But Christ hath not taught dissimulation and hypocrisy. He rather teacheth this, that pastors may have in mind that they represent the person of Christ; that they, being induced through the greatness and worthiness of the thing itself, may so reverently do their office, that all men may perceive that it is a heavenly business which they have taken upon them. For the image of God himself must shine in him that is the minister of God. And, if the apostles had not so used themselves, they had never laid the foundations of religion: there would never any have left their altars, their sacrifices, their fires, and their gods themselves, to have been of the opinion of a few fishers. They counted all that they had as nothing in comparison of Christ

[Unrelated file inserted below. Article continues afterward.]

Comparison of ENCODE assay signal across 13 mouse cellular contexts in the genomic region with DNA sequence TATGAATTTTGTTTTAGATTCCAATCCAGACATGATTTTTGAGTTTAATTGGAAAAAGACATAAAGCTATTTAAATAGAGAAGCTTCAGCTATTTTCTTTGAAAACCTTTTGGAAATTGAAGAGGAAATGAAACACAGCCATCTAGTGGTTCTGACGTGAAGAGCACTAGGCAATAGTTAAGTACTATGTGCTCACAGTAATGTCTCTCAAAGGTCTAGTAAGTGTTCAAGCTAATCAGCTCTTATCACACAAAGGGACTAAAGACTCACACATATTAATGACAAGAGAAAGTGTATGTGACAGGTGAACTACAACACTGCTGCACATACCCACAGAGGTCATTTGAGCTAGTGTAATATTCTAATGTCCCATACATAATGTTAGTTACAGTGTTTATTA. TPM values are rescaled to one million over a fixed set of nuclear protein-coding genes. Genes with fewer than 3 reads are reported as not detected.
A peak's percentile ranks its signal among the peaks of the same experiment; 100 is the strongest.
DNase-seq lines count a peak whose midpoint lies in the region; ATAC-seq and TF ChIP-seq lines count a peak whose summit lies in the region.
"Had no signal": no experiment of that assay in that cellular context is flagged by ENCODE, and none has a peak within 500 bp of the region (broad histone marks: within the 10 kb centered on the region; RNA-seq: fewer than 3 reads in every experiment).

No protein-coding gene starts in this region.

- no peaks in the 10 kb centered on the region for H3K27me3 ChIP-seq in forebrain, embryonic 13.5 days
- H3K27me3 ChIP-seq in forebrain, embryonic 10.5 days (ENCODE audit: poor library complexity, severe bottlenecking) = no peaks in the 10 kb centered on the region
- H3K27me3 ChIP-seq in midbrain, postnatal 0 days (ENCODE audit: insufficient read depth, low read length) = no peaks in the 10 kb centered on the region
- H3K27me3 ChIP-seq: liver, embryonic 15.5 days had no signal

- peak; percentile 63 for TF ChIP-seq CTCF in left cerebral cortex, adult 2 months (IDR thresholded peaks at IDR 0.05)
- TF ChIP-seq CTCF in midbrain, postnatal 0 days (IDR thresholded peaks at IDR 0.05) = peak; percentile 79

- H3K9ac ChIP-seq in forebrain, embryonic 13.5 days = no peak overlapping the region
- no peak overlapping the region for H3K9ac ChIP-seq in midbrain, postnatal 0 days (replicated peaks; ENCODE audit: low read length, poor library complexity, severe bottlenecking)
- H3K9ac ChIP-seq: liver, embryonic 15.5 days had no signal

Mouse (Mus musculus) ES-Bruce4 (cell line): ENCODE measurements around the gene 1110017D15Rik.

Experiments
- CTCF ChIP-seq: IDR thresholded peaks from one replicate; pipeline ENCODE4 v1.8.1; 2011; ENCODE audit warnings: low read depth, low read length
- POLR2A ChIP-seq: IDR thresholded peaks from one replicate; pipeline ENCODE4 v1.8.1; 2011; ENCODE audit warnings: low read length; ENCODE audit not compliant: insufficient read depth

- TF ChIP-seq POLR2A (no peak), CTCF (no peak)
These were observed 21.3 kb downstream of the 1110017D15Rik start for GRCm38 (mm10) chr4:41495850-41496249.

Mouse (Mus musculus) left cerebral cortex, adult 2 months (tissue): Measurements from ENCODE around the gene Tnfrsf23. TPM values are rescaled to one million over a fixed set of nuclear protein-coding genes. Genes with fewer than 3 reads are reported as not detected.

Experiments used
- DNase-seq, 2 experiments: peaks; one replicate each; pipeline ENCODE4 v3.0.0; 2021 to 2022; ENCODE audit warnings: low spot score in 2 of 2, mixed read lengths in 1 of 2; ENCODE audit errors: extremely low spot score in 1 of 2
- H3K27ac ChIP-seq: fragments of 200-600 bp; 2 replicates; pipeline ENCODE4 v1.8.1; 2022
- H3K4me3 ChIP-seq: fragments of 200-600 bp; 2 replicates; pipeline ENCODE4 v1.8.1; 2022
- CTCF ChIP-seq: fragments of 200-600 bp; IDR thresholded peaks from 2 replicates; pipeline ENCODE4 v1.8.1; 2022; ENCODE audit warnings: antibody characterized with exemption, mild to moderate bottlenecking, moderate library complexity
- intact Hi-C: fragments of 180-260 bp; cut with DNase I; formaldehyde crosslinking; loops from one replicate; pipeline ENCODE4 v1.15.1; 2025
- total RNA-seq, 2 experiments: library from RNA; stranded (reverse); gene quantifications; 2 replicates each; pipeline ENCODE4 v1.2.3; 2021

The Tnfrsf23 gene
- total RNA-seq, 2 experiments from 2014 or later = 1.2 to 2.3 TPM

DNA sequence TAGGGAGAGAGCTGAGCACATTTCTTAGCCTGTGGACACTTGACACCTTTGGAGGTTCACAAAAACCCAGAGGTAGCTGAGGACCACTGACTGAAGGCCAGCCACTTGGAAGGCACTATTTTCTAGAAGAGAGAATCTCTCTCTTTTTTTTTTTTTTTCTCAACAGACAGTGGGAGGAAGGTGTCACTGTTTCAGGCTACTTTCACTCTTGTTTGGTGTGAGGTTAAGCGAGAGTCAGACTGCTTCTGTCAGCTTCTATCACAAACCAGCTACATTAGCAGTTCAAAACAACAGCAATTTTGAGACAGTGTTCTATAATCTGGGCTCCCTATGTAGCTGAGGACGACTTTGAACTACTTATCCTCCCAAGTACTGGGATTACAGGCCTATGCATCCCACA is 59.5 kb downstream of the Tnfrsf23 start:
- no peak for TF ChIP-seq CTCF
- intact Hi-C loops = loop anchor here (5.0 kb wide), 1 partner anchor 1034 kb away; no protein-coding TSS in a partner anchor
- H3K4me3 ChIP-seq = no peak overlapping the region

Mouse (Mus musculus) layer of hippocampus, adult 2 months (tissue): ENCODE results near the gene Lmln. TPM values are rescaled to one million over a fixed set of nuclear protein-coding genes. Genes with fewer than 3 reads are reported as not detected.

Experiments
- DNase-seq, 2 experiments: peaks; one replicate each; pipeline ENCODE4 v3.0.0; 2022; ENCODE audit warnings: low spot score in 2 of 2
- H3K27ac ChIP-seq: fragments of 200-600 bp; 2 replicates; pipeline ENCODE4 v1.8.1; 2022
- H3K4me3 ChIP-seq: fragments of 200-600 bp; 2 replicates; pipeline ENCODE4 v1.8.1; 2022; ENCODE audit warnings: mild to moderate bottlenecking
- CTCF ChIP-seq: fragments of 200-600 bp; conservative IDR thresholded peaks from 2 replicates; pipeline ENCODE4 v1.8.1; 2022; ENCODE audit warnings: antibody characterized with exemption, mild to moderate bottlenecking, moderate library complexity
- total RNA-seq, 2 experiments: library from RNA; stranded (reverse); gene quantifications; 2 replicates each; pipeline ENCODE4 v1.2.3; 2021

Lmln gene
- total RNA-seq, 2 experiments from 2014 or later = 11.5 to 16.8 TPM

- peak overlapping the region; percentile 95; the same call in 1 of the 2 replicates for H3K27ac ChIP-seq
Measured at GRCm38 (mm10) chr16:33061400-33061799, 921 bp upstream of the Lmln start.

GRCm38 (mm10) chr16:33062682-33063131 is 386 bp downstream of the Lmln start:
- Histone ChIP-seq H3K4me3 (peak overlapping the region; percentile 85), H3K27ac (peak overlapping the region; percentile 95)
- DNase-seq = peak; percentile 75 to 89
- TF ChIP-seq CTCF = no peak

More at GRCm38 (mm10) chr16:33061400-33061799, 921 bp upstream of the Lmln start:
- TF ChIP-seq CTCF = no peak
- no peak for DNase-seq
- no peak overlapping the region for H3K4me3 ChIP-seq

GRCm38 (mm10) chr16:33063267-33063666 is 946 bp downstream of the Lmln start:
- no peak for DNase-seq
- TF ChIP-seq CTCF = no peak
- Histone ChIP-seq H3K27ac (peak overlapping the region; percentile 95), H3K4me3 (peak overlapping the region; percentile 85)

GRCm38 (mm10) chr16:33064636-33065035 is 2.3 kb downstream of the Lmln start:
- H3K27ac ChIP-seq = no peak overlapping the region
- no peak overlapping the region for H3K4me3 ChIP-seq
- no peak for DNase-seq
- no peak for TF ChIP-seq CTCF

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agitur salus nostra. Pater cælestis offert se nobis et ultro occurrit: Jesus Christus inclamat, et appellat unumquemque nostrum,“ Venite ad me omnes qui laboratis, et ego reficiam vos.” Quam cæci sumus si non videmus, stupidi si non intelligimus, miseri si fugimus! Ubi autem audietur Christi verbum, si a Christianis audiri non possit? Si a Christianis audiri non possit, ubi audietur ? Aperiamus aliquando, fratres, aperiamus oculos, ne in contumaciam nostram dici possit, “ Propterea vos non auditis, quia non estis ex Deo:" neve in nos conveniat dictum illud Esaiæ, “Incrassatum est cor populi hujus, et auribus graviter audierunt, et oculos suos compresserunt, ne quando videant oculis, et auribus audiant, et corde intelligant, et convertantur, et sanem eos.”—Et de verbo Dei, apud homines Christianos et filios Dei, non equidem video quid plura dicam.